When the math makes sense

Professional advisors live in a very competitive world.  Being a part of any association such as AALU or GAMA, there are both allies and competitors in one room.  And most advisors understand that products aren’t generally what differentiate you from your competitor. It is either your service or your knowledge.  Charitable strategy is one key aspect of a safe and legaldifferentiation that you can bring to your clients.

And it is available to both those who consider themselves charitable, and those who don’t. Comments abound such as, “I don’t know if there is a graceful way to say this, but … I am not a charitable man.”  But they often continue, “if the math doesn’t make sense, don’t show it to me." That is the foot in the door.  Because with strategies such as qualified split interests, the math makes sense.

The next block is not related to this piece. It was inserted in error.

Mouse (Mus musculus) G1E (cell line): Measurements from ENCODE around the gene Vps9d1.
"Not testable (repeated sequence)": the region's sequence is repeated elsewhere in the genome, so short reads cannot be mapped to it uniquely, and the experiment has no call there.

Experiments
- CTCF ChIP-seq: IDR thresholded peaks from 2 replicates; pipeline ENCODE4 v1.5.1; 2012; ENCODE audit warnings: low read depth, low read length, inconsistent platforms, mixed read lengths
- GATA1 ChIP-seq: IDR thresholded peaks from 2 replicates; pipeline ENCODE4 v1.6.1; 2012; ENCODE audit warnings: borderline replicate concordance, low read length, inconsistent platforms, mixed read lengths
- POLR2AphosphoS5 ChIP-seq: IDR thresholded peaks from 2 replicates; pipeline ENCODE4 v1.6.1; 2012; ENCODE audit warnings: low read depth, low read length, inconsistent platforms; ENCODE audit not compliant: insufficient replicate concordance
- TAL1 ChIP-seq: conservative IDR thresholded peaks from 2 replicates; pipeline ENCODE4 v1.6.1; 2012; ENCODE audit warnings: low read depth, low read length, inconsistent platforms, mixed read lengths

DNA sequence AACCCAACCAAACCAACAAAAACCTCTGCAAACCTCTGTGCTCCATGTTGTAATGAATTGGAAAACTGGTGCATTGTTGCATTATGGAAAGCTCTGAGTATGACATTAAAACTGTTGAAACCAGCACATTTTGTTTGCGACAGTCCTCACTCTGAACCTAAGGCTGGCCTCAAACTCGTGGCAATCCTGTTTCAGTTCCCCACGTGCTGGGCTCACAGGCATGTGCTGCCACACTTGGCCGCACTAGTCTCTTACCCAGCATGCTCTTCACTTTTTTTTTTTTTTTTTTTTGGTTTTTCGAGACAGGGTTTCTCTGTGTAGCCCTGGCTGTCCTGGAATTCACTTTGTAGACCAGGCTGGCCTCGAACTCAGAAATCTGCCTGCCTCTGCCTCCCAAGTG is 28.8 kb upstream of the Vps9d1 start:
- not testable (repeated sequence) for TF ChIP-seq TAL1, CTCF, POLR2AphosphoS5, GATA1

Traditionally the advisor thinks charitable strategies only apply to charitable clients.  They don’t realize that it also applies to their retirement income driven clients and their clients who don’t want to pay a big capital gain tax or their clients that want to maximize an inheritance to their children. They don’t know that in all of those things there are charitable strategies that create an opportunity for them.  Since they’re unfamiliar with the charitable strategies they don’t lead with them.

On average most professionals do not think of charitable strategies unless a client states a desire to do something charitable.  The client that says, “I want to do something charitable” is in a different place.  But the client that doesn’t know that, the client who says “I don’t want to pay this big tax” may actually be saying “I’d be willing to make a contribution to society later, differently, less overtime, any of those if I didn’t just have to do it all right now in one lump sum”.  And that education offers the advisor a secondary form of marketing which is center of influence marketing through the rest of the professional community.